Strongman training captured my imagination when I was a kid when it was aired on the Wide World of Sports on a Sunday. I’d watch the strongest men from nations around the world challenge each other in super human feats of strength and sheer will. These impressive men and women would face off across many events where they would compete for the title of World’s Strongest Man / Woman, appearing like Nordic giants or lost Gods from an ancient mythology. Little did I know that these impressions of strength and willpower would influence me for the rest of my life!
Fast forward a little and here we are in 2017, strongman training is becoming more and more popular in gyms across the world as a training mode which elicits exceptional results in both men and women.
What makes this training mode stand out from normal strength & conditioning or hypertrophy training? Why has the popularity of strongman/woman taken off around the world and more importantly, why should you be including this in your weekly training?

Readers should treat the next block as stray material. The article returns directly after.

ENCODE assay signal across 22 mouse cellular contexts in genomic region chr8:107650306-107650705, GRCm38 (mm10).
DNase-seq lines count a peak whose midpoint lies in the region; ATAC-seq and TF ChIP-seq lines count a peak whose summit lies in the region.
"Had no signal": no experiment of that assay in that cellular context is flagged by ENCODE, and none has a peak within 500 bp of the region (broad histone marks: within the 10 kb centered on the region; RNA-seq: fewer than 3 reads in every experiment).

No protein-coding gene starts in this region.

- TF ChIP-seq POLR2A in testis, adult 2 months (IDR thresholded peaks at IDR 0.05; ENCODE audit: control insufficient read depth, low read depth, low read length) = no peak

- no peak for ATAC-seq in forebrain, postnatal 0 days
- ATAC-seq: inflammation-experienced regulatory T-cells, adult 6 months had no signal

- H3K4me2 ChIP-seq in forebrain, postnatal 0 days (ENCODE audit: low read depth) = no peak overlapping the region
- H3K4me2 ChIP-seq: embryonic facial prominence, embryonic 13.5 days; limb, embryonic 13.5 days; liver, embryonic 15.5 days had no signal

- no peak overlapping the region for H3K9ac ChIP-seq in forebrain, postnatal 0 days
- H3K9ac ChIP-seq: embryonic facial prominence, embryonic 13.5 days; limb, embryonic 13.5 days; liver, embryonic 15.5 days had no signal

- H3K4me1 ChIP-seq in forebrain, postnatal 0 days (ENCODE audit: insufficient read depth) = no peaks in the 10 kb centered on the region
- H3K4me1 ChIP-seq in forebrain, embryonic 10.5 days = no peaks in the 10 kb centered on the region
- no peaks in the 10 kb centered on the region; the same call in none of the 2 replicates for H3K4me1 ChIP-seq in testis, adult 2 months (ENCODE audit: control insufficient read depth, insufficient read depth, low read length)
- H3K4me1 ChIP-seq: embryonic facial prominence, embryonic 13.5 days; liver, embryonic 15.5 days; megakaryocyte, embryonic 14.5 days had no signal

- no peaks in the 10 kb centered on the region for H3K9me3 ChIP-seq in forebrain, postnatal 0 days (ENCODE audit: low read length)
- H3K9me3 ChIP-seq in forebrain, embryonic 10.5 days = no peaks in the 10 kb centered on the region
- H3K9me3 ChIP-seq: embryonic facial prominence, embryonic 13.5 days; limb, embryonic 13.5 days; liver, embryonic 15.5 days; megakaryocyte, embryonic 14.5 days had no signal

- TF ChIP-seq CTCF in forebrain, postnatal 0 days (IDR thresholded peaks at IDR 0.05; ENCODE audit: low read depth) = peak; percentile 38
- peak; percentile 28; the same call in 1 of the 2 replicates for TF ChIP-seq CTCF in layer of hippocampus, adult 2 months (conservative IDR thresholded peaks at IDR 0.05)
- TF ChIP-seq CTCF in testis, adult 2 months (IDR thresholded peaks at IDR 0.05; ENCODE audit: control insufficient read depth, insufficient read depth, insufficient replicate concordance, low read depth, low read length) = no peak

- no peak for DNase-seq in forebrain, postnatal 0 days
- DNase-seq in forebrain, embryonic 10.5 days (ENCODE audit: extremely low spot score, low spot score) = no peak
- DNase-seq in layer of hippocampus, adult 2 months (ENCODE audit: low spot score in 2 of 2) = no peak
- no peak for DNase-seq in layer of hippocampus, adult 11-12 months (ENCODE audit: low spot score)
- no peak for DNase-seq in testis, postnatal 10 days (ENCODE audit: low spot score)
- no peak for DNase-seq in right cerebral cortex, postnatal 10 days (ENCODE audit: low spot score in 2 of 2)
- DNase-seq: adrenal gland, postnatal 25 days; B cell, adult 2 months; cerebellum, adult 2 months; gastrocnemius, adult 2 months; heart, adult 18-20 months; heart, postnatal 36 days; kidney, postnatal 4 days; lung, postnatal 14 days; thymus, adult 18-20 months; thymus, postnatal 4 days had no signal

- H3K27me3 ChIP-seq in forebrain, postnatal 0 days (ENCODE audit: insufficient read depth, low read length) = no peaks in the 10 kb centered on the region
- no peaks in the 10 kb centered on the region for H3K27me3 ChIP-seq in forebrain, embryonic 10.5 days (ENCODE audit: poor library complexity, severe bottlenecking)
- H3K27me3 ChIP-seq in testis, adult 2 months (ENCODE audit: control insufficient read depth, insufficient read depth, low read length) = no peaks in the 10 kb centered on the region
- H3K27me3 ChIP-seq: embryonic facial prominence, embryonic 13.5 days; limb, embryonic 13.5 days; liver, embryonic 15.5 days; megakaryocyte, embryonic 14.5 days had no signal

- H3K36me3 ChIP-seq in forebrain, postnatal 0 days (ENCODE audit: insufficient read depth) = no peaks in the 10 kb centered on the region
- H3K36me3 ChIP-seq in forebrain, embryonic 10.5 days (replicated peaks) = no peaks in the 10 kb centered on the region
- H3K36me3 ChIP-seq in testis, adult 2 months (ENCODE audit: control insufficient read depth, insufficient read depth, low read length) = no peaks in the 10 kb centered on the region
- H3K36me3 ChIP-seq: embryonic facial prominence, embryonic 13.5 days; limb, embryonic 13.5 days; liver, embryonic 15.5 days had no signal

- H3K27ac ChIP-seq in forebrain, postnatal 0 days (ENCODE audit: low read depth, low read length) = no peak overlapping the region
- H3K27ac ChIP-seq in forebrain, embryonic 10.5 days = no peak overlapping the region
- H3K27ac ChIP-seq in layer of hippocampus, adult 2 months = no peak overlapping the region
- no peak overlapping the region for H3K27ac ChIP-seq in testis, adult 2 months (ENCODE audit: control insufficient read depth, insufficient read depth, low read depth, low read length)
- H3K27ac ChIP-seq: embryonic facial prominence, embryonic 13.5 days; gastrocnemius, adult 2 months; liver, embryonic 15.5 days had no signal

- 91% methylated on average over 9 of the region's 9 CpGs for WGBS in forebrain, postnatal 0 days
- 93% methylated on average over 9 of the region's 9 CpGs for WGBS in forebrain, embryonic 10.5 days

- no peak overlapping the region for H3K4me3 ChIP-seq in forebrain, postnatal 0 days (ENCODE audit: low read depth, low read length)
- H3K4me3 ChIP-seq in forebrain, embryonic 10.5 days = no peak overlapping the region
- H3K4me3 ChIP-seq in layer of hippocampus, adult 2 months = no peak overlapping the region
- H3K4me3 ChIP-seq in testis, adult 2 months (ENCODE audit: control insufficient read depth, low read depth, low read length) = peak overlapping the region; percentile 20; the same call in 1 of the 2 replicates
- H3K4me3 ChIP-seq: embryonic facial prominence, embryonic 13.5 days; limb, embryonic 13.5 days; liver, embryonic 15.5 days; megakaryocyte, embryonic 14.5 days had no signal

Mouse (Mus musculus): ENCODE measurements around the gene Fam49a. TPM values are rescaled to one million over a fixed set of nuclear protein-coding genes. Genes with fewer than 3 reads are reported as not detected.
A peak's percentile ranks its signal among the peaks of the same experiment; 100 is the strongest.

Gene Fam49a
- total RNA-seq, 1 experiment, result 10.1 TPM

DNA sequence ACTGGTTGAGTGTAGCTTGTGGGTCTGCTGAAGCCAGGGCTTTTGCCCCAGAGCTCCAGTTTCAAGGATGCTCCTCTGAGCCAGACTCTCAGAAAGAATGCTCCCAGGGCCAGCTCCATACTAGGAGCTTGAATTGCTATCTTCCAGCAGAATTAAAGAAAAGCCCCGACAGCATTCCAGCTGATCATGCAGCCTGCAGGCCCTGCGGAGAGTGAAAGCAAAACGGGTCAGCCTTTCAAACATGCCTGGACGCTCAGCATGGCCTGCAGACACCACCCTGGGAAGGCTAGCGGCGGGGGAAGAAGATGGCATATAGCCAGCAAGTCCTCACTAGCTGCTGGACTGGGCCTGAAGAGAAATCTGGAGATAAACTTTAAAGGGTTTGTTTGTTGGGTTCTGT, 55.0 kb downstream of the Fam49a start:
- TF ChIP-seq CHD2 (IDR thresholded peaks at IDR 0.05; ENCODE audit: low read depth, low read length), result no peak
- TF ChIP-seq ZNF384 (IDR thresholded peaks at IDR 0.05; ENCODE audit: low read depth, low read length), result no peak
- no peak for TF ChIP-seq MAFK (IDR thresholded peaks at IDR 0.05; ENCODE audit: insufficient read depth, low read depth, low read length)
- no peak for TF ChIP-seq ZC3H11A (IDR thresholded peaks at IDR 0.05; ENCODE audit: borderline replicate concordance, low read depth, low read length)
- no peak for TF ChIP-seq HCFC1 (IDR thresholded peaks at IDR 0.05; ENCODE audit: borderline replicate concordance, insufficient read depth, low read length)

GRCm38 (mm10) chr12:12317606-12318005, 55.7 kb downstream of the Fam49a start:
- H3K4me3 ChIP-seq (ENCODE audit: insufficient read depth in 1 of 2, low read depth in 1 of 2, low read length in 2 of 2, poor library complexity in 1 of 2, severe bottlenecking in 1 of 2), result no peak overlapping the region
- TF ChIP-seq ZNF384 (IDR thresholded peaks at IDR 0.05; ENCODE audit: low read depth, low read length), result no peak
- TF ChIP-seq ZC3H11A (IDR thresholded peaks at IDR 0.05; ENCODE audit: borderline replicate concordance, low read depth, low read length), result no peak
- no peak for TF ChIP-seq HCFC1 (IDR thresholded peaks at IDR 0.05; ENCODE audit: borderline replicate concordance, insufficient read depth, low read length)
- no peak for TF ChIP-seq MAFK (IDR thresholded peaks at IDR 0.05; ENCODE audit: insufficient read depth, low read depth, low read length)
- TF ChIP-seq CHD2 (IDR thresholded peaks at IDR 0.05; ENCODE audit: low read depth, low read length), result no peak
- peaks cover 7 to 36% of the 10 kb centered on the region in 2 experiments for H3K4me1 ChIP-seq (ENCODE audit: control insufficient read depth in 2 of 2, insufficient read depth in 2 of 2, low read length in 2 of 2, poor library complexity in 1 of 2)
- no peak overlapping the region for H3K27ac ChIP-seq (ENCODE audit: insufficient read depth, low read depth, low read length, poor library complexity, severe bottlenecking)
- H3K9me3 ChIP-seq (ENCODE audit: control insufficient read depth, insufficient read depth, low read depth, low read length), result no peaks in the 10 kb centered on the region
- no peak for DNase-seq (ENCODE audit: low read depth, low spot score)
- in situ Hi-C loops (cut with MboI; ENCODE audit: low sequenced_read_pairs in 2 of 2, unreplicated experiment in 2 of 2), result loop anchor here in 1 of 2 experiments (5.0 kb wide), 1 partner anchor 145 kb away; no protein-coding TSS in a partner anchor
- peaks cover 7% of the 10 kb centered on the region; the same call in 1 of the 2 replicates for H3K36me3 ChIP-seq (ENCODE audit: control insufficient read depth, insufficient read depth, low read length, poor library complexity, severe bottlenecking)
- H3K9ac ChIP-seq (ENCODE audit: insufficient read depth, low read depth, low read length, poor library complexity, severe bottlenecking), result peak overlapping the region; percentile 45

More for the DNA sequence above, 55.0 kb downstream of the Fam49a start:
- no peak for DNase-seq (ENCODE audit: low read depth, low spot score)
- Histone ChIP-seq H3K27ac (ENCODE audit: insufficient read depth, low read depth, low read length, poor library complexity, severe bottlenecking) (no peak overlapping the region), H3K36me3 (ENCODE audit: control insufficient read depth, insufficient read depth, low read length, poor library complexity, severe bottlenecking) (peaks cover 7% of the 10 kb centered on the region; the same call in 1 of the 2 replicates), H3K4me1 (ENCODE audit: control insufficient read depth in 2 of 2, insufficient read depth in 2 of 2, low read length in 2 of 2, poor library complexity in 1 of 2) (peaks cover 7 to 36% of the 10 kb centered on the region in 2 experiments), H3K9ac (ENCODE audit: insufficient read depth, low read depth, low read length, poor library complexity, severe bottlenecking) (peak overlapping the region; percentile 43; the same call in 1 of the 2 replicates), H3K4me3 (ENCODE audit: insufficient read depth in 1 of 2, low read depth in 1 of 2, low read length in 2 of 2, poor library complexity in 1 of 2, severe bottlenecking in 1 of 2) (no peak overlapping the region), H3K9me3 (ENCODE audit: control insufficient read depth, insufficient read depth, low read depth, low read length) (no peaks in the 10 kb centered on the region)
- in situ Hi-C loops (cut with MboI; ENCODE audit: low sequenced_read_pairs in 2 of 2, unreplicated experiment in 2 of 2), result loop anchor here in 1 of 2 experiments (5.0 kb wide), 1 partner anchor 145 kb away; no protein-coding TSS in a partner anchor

Most people simply reply “it makes you strong!” but there is so much more to this mode of training than the mammoth Nordic giants will let on. One of the most significant differences between traditional strength training and strongman is the tools and the movement. More traditional forms of strength and hypertrophy training tend to be static, unilateral, muscle specific in single plans of movement, utilise machines, barbells and dumbbells. Whereas strongman is all about moving odd and challenging objects, through multiple planes, often with compound movements, through gravity (not just against it), and with near maximal weight or volume.